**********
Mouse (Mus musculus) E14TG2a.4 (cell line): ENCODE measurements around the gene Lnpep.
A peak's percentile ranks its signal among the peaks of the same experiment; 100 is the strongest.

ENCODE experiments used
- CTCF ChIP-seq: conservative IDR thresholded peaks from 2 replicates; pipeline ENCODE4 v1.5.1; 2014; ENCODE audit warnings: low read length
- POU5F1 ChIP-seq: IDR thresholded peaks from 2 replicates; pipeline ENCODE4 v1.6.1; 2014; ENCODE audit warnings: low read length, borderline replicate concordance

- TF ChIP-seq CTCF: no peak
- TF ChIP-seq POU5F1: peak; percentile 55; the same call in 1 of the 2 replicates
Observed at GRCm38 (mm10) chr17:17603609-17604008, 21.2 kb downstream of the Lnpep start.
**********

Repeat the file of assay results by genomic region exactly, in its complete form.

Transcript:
Mouse (Mus musculus) E14TG2a.4 (cell line): ENCODE measurements around the gene Lnpep.
A peak's percentile ranks its signal among the peaks of the same experiment; 100 is the strongest.

ENCODE experiments used
- CTCF ChIP-seq: conservative IDR thresholded peaks from 2 replicates; pipeline ENCODE4 v1.5.1; 2014; ENCODE audit warnings: low read length
- POU5F1 ChIP-seq: IDR thresholded peaks from 2 replicates; pipeline ENCODE4 v1.6.1; 2014; ENCODE audit warnings: low read length, borderline replicate concordance

- TF ChIP-seq CTCF: no peak
- TF ChIP-seq POU5F1: peak; percentile 55; the same call in 1 of the 2 replicates
Observed at GRCm38 (mm10) chr17:17603609-17604008, 21.2 kb downstream of the Lnpep start.